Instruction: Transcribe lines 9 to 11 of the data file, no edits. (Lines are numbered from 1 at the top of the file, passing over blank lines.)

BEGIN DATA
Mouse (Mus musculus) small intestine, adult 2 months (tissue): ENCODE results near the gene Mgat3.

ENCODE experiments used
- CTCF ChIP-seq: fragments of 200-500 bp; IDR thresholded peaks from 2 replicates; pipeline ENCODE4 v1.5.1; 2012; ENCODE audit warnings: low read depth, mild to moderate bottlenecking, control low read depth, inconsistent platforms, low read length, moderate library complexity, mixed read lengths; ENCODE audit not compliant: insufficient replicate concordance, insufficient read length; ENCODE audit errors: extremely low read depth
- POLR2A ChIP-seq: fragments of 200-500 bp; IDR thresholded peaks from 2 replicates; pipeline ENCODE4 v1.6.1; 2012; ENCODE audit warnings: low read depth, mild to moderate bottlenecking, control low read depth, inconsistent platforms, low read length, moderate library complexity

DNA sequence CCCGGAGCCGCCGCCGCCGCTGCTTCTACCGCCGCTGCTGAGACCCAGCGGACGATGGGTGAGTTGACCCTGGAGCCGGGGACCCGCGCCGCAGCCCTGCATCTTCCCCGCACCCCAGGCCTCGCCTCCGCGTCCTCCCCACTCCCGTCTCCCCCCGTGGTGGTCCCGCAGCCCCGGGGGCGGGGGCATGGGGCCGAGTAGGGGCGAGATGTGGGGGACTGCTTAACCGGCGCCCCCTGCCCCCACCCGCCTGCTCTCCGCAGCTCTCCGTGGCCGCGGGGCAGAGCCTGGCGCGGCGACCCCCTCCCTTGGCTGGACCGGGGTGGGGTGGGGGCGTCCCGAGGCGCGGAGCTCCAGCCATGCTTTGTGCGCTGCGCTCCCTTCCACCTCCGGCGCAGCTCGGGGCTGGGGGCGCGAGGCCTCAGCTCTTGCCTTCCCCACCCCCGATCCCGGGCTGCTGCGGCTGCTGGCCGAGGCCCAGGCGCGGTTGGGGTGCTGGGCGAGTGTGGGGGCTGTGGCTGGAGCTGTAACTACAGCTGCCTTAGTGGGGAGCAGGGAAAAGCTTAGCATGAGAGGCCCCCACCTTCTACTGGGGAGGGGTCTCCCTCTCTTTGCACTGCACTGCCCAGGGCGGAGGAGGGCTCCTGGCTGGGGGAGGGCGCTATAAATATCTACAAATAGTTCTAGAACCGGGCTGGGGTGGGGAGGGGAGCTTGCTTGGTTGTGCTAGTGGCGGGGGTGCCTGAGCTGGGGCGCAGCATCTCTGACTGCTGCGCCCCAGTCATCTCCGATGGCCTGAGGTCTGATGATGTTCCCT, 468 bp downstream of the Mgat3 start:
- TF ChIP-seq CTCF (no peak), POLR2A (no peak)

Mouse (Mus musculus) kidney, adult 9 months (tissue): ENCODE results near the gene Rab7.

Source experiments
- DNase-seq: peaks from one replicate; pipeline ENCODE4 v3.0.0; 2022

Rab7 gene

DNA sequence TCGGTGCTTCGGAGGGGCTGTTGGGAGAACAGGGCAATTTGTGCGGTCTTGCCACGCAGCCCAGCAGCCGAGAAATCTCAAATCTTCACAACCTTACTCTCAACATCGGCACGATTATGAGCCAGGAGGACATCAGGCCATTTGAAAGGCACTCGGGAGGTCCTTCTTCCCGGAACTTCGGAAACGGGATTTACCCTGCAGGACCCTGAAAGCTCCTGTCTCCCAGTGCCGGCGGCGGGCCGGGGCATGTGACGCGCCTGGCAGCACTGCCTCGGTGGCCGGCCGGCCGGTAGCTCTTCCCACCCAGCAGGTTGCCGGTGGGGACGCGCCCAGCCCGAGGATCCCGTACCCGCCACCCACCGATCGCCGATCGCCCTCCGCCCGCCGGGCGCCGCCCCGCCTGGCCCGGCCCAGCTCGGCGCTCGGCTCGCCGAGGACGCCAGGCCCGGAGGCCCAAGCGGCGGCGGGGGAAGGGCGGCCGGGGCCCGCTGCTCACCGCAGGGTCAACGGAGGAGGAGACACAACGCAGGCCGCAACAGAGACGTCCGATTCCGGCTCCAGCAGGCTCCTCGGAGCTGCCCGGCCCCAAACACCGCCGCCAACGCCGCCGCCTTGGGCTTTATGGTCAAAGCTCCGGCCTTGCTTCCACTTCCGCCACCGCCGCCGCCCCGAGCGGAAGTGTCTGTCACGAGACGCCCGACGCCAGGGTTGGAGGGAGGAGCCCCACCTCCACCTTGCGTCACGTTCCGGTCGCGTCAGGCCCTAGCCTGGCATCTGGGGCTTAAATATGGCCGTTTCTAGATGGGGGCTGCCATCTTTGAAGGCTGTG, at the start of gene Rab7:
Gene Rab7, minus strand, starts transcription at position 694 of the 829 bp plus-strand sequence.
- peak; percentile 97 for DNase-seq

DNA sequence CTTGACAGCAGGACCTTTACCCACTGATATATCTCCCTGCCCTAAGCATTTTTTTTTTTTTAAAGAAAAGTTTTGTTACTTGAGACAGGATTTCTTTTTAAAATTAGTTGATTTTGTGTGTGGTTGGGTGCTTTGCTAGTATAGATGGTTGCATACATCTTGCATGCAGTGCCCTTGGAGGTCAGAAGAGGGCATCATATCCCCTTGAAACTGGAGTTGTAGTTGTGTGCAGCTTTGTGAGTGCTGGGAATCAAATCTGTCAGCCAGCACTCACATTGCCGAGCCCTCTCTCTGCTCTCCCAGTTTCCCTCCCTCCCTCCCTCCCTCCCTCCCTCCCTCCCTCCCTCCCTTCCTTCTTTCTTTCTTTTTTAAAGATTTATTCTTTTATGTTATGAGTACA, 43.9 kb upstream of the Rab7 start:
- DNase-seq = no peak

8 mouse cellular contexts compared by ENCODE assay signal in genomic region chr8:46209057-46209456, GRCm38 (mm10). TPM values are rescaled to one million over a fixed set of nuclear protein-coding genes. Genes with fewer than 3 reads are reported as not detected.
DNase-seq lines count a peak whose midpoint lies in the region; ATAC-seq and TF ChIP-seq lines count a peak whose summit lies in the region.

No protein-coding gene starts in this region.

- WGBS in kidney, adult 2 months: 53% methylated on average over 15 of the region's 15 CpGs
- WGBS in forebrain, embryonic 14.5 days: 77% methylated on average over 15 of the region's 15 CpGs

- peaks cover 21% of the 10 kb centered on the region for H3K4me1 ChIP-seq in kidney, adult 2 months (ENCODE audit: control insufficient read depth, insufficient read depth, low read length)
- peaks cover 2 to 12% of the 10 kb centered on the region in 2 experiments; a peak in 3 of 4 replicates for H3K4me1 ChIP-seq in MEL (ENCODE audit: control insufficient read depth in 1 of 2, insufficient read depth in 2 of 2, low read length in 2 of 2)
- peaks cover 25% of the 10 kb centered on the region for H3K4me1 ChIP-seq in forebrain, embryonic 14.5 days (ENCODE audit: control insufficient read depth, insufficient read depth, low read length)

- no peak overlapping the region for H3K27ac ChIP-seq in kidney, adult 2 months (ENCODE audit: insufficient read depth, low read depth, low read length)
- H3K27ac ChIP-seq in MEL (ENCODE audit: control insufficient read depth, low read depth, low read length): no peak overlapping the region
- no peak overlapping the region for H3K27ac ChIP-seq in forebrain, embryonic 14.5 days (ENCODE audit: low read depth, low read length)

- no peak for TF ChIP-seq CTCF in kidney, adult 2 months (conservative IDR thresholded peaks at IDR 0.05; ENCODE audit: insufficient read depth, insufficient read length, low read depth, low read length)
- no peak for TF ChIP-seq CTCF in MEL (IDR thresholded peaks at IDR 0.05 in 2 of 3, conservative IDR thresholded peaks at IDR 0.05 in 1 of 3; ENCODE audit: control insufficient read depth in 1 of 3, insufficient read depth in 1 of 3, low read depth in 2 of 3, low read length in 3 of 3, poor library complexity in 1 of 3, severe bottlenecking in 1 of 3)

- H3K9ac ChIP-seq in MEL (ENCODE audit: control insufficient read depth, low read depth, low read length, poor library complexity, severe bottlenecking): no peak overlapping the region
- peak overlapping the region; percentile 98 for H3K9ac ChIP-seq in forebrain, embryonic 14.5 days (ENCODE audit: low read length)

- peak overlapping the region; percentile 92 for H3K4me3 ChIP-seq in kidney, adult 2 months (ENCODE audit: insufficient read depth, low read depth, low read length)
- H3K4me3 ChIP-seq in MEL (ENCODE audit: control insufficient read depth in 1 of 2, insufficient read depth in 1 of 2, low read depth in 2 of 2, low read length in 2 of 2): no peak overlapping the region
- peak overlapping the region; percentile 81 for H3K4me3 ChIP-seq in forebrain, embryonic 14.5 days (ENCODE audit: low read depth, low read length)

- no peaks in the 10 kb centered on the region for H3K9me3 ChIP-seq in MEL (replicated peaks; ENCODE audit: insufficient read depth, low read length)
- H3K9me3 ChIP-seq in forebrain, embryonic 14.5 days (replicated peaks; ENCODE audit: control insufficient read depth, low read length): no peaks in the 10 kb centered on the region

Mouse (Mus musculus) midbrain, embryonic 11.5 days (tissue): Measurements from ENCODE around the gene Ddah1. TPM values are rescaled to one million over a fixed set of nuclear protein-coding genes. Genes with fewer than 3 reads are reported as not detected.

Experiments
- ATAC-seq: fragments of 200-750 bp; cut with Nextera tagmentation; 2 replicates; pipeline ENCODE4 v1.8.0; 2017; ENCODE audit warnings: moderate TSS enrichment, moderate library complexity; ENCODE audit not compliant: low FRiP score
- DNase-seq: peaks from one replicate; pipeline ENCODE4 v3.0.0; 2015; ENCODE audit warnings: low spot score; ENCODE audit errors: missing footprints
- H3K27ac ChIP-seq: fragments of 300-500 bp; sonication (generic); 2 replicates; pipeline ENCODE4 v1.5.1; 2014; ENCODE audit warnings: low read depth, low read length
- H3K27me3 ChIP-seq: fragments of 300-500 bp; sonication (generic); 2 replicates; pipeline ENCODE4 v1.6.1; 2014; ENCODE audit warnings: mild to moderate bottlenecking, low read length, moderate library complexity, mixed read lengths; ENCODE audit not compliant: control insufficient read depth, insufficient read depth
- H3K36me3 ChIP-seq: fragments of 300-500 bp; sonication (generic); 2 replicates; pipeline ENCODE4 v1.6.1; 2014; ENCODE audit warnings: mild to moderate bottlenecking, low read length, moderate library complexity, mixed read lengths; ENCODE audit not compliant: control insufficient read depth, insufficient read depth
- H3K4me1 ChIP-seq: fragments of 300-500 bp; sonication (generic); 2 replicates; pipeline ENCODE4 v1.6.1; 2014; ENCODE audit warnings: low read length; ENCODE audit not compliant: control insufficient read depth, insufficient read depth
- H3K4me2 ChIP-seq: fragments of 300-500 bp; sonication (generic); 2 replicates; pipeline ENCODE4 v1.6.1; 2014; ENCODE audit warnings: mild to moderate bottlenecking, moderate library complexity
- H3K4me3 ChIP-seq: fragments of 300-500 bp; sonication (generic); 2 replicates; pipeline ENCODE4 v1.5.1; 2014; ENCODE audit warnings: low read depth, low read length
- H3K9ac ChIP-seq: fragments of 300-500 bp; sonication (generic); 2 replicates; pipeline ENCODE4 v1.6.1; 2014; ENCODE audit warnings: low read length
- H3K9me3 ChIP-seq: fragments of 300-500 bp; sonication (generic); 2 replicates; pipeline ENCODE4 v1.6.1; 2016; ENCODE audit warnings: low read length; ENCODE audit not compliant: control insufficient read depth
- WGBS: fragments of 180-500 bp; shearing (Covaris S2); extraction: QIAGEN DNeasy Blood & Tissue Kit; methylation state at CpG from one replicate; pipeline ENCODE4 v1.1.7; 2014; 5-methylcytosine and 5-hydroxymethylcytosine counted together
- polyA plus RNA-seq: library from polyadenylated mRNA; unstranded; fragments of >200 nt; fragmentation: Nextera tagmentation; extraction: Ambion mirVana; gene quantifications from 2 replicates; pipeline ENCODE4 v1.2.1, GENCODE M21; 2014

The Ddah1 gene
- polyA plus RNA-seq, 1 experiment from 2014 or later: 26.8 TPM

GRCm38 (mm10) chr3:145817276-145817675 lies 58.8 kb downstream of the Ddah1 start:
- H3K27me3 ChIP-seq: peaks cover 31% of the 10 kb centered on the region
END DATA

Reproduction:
- DNase-seq: peaks from one replicate; pipeline ENCODE4 v3.0.0; 2022

Rab7 gene

DNA sequence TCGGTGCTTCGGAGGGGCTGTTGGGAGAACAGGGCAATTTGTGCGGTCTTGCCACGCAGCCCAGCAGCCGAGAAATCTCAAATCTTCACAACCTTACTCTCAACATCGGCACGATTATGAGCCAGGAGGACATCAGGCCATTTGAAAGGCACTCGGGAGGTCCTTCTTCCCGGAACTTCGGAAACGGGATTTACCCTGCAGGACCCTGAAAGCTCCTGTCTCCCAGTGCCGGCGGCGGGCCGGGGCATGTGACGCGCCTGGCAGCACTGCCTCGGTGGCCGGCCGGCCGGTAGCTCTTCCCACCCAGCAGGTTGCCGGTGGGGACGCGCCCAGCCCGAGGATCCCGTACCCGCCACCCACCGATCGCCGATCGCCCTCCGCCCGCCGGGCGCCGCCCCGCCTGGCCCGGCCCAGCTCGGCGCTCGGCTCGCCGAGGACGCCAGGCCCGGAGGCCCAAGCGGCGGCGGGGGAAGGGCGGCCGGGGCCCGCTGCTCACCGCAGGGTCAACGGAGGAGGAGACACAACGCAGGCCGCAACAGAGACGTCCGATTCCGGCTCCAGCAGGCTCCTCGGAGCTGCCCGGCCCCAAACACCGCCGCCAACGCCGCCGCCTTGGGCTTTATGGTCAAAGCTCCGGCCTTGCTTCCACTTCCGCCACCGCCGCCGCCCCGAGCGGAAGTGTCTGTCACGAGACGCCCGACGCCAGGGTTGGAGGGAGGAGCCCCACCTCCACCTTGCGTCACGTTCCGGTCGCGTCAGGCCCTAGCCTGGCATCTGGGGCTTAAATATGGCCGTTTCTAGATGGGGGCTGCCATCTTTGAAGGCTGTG, at the start of gene Rab7: